Erik Johnson
Erik Johnson
32-Year-Old DefensemanD
Colorado Avalanche
Day-To-Day
Injury Not Injury Related
Est. Return 1/24/2021
2020 Fantasy Outlook
Johnson was limited to 59 games last season due to a lower-body injury, totaling 16 points, 99 shots, 97 hits and 115 blocks over that span. The 32-year-old American should continue to see over 21 minutes of ice time on a nightly basis in a top-four role with the Avalanche in 2020-21, and he'll continue to log healthy totals in shots, hits and blocks, but he won't see much time with the man advantage, and won't produce enough offense to be a viable fantasy option in most formats. Read Past Outlooks
$Signed a seven-year, $42 million contract extension with the Avalanche in September of 2015.
Inactive Friday
DColorado Avalanche
Not Injury Related
January 23, 2021
Johnson was held out of Friday's game against the Ducks due to conditioning, Rob Knabenbauer of the Avalanche's official site reports.
ANALYSIS
Johnson, who missed the entirety of training camp due to COVID-19, played Tuesday before sitting out games Thursday and Friday. Colorado head coach Jared Bednar feels he's not yet at an appropriate conditioning level. Johnson played Tuesday because the Avs traded Ian Cole and needed a body for that game. Since then, Greg Pateryn, who was acquired in the Cole deal, and prospect Bowen Byram suited up on the third pair.
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2020 NHL Game Log
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2019 NHL Game Log
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2020–21 Time On Ice Stats
  • Average Time On Ice:
    11:47
  • Average Power Play TOI:
    0:00
  • Average Short-Handed TOI:
    1:15
 
Ice Time
Power Play
Short-Handed
2018–19
21:49
0:22
3:06
2019–20
21:03
0:23
3:01
2020–21
11:47
0:00
1:15
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Past Fantasy Outlooks
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2005
Johnson is a serviceable commodity for the Avalanche, as he's posted back-to-back 25-point seasons and the defensive contributions remain plentiful. Take last year, for example -- the assistant captain redirected 143 shots to go with 124 hits over 80 games. Is Johnson worth every penny of his $6 million AAV contract? It's a valid question since the right-shot rearguard's power-play role is starting to diminish, and he didn't exactly light it up in the 2019 postseason based on an output of three points through 12 contests. A shoulder injury that required offseason surgery could delay Johnson's season debut, but as long as he's picked in the late rounds, fantasy owners should have no qualms with the 31-year-old as he embarks on his 12th NHL campaign.
Johnson had trouble staying healthy in the second half of the 2017-18 season, playing in just 16 games following the All-Star break due to shoulder and knee issues. Injuries have been a common theme in his recent campaigns, limiting Johnson to 62 or fewer games in three of the last four. Entering his age 30 season, there's still reason for optimism given his 25 points -- nine goals and 16 assists -- and 168 shots on goal over 62 contests last season. Johnson remains a risky proposition in fantasy drafts given his injury history, but one with significant upside based on a pair of 39-point seasons in his heyday.
Johnson was limited to 46 games last season by a broken fibula, finishing with just two goals and 15 assists after notching double-digit goals in each of his previous two campaigns. The 29-year-old Minnesota native never bloomed into the type of player expected from a first overall pick (2006), but boasts solid career averages of 33 points and 51 PIM per 82 games while skating north of 22 minutes per contest in each of the past four seasons. If Johnson can stay healthy and improve on his minus-25 combined rating from the past two years, he'll be a solid all-around contributor that costs next to nothing on draft day.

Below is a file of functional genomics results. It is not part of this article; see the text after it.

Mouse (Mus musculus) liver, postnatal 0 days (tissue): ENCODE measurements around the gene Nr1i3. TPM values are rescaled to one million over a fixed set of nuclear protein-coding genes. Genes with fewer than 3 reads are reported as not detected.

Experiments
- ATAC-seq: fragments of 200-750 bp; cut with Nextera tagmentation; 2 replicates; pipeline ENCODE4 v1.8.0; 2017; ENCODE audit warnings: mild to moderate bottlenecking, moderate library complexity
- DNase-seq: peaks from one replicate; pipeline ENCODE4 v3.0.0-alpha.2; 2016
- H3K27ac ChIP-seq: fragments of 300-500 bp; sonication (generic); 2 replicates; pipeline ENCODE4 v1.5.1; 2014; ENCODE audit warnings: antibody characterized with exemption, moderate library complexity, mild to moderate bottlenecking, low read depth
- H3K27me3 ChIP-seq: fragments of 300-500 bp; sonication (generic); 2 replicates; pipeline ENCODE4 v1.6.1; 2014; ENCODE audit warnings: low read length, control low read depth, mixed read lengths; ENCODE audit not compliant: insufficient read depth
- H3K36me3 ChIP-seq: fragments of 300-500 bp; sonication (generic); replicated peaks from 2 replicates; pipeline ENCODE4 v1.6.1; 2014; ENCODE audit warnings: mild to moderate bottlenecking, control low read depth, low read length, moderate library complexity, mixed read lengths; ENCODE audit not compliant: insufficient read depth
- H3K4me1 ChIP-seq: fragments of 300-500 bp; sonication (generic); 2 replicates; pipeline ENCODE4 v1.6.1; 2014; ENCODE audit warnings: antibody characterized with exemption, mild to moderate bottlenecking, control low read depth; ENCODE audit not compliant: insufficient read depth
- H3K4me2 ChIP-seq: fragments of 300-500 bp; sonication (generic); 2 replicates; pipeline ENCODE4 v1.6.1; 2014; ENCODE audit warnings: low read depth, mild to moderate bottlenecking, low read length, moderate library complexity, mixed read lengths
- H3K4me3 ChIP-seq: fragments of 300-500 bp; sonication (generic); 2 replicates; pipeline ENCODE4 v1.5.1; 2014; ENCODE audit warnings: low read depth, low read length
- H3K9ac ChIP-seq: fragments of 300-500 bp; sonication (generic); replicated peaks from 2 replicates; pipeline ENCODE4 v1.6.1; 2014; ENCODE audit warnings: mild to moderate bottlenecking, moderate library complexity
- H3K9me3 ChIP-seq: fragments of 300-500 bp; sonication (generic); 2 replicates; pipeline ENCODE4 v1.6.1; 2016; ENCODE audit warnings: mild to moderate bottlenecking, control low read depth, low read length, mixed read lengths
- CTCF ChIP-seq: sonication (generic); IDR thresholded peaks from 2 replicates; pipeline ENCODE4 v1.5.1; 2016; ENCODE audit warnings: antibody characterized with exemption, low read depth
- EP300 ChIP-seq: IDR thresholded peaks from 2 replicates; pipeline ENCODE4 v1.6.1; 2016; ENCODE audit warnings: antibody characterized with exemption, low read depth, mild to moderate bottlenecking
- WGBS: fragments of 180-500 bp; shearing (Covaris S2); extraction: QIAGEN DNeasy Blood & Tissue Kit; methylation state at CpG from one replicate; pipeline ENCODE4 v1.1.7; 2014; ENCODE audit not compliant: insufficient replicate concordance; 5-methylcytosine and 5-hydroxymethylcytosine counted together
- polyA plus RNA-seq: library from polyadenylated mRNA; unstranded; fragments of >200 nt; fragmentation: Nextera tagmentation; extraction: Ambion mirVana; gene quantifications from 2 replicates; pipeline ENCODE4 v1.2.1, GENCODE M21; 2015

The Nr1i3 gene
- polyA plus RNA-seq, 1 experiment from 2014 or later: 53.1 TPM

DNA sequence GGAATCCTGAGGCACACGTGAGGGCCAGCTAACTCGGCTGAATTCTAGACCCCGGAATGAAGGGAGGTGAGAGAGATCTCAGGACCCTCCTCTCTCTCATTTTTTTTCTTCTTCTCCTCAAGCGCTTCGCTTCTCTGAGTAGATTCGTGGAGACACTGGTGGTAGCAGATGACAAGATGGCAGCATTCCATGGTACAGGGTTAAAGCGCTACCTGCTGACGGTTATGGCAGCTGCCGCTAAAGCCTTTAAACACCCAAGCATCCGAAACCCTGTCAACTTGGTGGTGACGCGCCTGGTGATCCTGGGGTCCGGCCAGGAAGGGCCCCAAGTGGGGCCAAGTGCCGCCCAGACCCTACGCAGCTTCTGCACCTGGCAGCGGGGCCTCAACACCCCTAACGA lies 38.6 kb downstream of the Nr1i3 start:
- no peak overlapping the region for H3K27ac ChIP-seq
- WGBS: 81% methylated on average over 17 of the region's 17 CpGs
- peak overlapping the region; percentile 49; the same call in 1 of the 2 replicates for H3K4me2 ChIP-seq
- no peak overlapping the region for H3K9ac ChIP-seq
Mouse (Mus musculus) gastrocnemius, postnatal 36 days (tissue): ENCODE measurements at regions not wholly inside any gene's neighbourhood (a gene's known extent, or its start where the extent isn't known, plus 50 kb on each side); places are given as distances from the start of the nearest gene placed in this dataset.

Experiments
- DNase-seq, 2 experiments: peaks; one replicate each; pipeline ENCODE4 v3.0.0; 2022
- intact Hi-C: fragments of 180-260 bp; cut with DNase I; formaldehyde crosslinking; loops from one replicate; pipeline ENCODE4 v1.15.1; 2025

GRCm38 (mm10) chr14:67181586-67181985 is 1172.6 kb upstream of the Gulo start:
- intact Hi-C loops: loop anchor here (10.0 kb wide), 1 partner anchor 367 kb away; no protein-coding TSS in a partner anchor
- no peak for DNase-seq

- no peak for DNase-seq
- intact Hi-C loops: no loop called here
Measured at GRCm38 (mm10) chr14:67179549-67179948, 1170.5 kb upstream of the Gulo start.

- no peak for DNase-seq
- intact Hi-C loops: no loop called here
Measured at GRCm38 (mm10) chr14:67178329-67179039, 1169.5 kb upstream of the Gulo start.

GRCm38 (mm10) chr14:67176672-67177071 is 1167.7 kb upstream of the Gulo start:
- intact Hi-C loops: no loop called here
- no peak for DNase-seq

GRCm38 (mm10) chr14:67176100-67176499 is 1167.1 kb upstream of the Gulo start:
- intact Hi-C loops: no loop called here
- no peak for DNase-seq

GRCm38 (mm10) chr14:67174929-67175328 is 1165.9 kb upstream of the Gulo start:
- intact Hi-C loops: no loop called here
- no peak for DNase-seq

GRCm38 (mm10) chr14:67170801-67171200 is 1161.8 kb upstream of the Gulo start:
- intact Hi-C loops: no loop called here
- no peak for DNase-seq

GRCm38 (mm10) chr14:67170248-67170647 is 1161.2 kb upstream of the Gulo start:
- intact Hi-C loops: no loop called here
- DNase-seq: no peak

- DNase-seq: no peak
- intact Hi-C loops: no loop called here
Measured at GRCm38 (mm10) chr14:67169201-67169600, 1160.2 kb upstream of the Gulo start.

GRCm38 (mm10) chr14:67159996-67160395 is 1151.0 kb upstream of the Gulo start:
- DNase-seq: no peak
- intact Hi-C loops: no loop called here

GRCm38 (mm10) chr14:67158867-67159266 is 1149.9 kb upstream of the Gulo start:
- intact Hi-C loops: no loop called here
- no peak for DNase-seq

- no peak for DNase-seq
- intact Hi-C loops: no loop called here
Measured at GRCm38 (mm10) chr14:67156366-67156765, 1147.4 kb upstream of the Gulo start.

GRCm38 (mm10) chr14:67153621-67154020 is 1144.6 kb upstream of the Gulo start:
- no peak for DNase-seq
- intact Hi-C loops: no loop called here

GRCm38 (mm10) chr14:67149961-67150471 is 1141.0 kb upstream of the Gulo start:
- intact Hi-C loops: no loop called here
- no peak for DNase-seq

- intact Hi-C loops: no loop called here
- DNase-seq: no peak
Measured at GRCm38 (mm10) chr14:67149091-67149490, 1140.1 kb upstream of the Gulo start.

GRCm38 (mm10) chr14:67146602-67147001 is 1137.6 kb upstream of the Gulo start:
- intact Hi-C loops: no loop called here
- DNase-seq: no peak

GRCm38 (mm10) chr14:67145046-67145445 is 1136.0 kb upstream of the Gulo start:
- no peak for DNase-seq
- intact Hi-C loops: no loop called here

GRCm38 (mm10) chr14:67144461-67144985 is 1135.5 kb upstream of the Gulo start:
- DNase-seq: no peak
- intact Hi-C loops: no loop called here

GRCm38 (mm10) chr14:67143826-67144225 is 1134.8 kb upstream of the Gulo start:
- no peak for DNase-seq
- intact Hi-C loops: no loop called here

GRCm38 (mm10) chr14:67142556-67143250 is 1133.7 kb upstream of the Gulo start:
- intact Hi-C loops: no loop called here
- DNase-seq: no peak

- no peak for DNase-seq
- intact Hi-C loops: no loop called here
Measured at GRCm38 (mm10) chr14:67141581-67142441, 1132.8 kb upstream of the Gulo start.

Johnson was healthy for a majority of the season (missed nine games due to a lower-body injury) and still underperformed in what has been a roller coaster career to date. Selected No. 1 in the 2006 draft by St. Louis, the blueliner had high expectations, but has yet to hit 40 points in a campaign. The 28-year-old notched 11 goals and 16 assists last year, which is decent until you put it alongside his minus-19 rating. However, the Minnesota native doesn’t have to worry about his role changing amongst the top-four defensemen for Colorado, and he does perform admirably in the hustle stats – 126 hits and 197 blocks last season. The Avs are looking to be a force to be reckoned with, and if Johnson can capitalize on the talent surrounding him (and stay relatively healthy), that first 40-point campaign is attainable.
Injury problems plagued Johnson once again in 2014-15, limiting the 2006 No. 1 overall draft pick to just 47 games. Even though he missed more than a third of the past season with the knee ailment, Johnson enters the upcoming campaign fully healthy and looking to build on what had the makings of a career year before injury set in. Prior to going down, Johnson was among the NHL defenseman leaders with 12 goals, including three power-play tallies. It probably wasn't a fluke, either, as the 27-year-old puck mover posted 39 points in 2013-14, a mark he likely would have surpassed last season if health had permitted. Tyson Barrie emerged as the team’s top power-play unit quarterback while he was out, but Johnson is still a very dynamic offensive defenseman who shoots the puck often. If he's able to notice a little more luck on the health front, a 40-point season behind a dangerous offense that includes Matt Duchene, Gabriel Landeskog and Nathan MacKinnon is a realistic possibility.
After a disastrous lockout-shortened season for Johnson -- and the Avs in general -- that resulted in just four assists in 31 games, "EJ" bounced back to post career-bests in assists (30) and plus/minus (plus-5) while tying his best marks in points (39) and shooting percentage (5.7 percent) in 2013-14. Johnson's game is about more than points, however, as the 6-foot-4 blueliner led Colorado in ice time, averaging 23 minutes per night while frequenting both special teams units. As the Avs set out to defend their Central Division crown this year, Johnson will be counted on yet again to anchor the back end as the team’s No. 1 defenseman and offer guidance to a blue line that features rising star Tyson Barrie. Despite largely failing to live up to his lofty first overall draft status from 2006, Johnson took major strides in 2013-14 and should be good for another 40 points or so on an offensively-gifted Avs team brimming with young firepower.